As long the new expressway cars sweep down in a graceful curve onto the narrow strip of coast between the mountain and the sea. To the left a small, picturesque town of stone houses, arched windows and red tile roofs straggles off along a curving beach. To the right, nearly 2,000 feet above the town and the bay, soars the precipitous wall of a pine-clad mountain with orange and olive trees clinging to the foot and a tall white statue standing on the summit. This is Jounieh, the jewel of Lebanon.
Jounieh's primary asset is its natural setting, a half bowl of rugged cliffs and forested mountains clutching the shimmering bay like the prongs of a Tiffany setting. The mountainside is so steep that the view from the cool terrace restaurant at the top is like looking down from the back of a bird, A little higher, in the village of Harissa 1,700 feet up, a towering statue of the Virgin Mary—"Our Lady of Lebanon"—turns her back on snow-covered peaks to look down from her conical pedestal as though to bless the 30,000 people in the cluster of hillside villages and the town below. To the west, seemingly at her feet, the waters of the bay ripple toward the sea, changing shades and tones with the passing hours. And to the north and south rocky cliffs extend into the sea, cupping the bay like weathered hands.
But if nature has been good to Jounieh so has man. With imagination to match the grandeur of the area, far-seeing entrepreneurs have begun to construct in Jounieh a series of such splendid developments that this glimmering crescent of mountain, sand and sea may soon be the most lustrous jewel in the chain of coastal resorts that have won Lebanon the apt title, "Riviera of the Middle East"
Bracketing the bay, for example, are two luxurious motel complexes that combine an unforgettable setting with some of the most up-to-date architecture in the Mediterranean. To the south, only 7½ miles from Beirut's skyscrapers, is Holiday Beach, a unique resort at the mouth of historic Dog River. On the northern end of the bay, still only 13 miles from Beirut, is Tabarja Beach, lying beyond a dramatic deep-water cove dominated by a 14th-century watch tower and cypress trees on the cliff top.
And within the bay's encircling arms, on a slope high above them, is the famous Casino du Liban, the jewel's gaudiest, yet most elegant facet. It is an extravagant tourist palace with a theater, a nightclub, European and American gaming rooms and the most lavish supper club and floor show this side of Paris.
There are other attractions in Jounieh too. One is the téléphérique, a mile-long cable car ride that, combined with a funicular, carries visitors from the shore to the top of the mountain in 11 minutes. From the tiny cars of the telepkerique visitors get still more breathtaking views. To the north they can see two bridges, one a handsome stone structure left by the Romans, the other a soaring concrete span longer than a football field, that bridges the Maameltein Gorge where the modern expressway swings into a deep cut in the mountains behind the Casino. Both cross the River Maameltein, once the boundary of two rival crusader fiefs.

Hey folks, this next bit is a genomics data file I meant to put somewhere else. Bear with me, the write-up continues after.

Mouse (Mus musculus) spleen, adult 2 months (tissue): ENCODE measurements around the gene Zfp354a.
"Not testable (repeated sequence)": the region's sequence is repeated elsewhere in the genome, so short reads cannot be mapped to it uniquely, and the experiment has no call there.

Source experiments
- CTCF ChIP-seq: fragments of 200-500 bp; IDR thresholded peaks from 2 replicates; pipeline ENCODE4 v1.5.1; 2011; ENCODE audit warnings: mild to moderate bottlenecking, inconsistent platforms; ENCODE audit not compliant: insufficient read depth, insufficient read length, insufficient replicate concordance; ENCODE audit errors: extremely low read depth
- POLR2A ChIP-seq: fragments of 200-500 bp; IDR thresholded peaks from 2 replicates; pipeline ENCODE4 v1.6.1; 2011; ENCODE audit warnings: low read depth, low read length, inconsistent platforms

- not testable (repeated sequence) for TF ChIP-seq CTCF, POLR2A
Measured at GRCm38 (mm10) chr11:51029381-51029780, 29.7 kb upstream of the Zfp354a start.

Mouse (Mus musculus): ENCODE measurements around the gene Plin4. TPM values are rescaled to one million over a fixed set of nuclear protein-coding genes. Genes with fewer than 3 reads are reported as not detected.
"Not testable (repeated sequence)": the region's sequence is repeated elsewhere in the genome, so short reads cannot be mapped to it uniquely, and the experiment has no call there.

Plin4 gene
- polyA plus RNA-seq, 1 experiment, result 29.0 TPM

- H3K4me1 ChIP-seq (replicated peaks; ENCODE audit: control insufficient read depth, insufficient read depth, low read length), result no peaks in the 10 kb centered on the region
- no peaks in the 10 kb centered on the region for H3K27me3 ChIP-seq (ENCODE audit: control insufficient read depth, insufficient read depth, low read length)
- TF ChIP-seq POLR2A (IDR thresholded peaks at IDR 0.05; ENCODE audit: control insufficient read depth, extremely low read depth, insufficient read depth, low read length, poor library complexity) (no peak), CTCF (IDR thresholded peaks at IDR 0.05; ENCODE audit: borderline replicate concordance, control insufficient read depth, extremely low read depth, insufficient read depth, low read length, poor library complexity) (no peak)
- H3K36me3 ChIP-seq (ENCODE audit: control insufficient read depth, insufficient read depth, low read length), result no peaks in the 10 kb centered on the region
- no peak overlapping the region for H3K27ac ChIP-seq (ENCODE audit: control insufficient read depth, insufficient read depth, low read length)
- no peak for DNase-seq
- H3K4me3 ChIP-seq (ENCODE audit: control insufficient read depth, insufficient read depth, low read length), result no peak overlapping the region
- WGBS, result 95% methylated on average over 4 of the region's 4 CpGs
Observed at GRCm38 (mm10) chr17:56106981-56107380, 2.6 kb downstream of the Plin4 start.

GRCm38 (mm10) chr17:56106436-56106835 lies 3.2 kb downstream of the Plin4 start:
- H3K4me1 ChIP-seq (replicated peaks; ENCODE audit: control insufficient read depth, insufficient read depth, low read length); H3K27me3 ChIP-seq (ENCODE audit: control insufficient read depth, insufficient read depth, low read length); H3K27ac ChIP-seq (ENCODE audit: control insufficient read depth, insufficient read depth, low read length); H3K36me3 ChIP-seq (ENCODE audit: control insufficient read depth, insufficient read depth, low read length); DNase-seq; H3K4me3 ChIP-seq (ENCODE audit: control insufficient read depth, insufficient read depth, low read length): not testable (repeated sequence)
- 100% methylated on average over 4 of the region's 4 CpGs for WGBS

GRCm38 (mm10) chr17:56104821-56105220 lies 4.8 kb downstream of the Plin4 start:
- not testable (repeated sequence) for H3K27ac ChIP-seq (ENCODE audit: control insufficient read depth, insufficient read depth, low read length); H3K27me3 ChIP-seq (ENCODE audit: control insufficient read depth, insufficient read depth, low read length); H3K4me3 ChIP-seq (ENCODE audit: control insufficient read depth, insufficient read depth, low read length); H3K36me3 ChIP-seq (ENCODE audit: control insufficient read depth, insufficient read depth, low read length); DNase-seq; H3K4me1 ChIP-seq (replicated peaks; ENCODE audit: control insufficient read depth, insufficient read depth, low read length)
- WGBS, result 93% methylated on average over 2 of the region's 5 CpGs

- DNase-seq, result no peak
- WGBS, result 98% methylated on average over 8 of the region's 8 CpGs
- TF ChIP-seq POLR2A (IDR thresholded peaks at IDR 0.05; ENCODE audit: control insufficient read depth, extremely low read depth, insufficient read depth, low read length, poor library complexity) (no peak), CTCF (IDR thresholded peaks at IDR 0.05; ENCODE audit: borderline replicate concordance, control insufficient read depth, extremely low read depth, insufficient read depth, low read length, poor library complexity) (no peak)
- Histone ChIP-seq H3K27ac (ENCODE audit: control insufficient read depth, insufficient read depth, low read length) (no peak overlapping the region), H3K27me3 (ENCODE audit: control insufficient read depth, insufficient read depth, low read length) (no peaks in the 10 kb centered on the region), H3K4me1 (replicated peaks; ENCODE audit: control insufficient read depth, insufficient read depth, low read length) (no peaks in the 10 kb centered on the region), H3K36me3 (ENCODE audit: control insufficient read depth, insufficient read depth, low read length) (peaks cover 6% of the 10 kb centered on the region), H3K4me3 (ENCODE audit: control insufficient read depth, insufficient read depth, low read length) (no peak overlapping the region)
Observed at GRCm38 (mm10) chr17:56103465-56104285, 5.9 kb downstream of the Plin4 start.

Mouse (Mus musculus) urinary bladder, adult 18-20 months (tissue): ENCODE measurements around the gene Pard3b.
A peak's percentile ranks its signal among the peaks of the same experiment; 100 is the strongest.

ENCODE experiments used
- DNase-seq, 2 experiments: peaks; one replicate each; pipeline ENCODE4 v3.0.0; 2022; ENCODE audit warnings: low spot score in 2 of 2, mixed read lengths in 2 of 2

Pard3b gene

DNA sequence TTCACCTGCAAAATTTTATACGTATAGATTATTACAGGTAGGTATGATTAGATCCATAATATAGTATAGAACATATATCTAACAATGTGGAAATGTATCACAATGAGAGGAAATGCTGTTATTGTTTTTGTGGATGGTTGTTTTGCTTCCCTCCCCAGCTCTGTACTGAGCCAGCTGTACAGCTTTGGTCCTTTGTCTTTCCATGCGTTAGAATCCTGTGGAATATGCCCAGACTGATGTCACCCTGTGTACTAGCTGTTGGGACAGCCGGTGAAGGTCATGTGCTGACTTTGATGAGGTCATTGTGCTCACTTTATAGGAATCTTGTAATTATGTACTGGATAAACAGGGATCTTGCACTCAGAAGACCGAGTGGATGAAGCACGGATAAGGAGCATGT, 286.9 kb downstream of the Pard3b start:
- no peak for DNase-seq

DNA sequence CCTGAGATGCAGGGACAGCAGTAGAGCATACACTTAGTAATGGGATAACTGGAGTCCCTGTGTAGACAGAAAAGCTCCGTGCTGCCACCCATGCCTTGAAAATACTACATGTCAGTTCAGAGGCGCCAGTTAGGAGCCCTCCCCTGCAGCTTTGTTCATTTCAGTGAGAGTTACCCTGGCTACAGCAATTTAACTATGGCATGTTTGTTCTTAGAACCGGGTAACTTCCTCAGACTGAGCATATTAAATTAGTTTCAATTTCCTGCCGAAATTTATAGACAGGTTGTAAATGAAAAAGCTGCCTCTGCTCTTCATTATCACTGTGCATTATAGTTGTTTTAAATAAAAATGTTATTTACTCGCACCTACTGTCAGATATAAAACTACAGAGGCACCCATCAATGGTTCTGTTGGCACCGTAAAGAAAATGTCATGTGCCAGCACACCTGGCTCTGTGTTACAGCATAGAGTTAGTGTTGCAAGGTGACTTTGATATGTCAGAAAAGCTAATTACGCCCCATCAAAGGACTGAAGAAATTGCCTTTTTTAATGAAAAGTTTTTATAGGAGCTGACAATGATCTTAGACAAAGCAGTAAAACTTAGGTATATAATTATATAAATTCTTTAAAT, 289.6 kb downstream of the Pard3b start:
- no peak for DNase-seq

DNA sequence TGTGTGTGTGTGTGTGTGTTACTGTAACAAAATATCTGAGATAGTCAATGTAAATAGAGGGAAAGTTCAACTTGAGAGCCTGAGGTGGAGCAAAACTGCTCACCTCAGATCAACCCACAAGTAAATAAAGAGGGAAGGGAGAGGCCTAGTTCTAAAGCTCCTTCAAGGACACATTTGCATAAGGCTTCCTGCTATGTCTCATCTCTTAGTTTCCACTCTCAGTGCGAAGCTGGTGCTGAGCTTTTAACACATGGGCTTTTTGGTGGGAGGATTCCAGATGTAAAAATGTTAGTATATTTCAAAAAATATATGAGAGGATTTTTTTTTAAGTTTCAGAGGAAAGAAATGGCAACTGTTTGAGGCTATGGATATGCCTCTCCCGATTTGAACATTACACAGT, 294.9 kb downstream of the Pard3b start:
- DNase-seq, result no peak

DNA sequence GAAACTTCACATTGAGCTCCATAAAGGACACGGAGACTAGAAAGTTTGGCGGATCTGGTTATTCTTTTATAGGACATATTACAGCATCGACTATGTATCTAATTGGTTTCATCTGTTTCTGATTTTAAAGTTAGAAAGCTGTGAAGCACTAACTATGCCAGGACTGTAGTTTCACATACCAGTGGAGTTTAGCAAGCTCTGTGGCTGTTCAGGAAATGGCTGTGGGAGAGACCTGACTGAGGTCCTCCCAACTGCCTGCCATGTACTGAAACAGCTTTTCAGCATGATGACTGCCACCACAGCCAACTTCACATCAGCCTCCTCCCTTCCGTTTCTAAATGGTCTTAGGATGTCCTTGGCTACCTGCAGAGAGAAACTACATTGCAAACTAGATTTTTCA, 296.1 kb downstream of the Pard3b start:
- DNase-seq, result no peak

To the south, in a harbor now under construction, are three basins. The first basin, the largest and deepest, is scheduled to become a home for all yachts and sailboats now anchored in Beirut's busy commercial harbor. There too, on land claimed from the sea, the Automobile and Touring Club of Lebanon, "a private association of recognized public interest", has been granted a government concession to build a major sports and tourism complex with a club house, tennis courts, swimming pools and all facilities for yachting and sailing. Its opening, projected for the summer of 1969, will be marked by a three-way rally, land, sea and air ("terre, mer, air") converging on Jounieh from all over the Mediterranean.
The second basin will serve units of the Lebanese Navy and Coast Guard, also being moved from Beirut, while the third, closest to the town and its old houses, will shelter some 250 small fishing boats from a score of villages near Jounieh. And if the efforts of some concerned local citizens are successful the small cafes on the waterfront, the weavers at their looms, the colorful covered passage ways and twisting alleys of the town will remain as a charming attraction of the area: a haven in which to stroll in quiet admiration of the interplay of sun and sea at Jounieh.
William Tracy is Assistant Editor of Aramco World Magazine.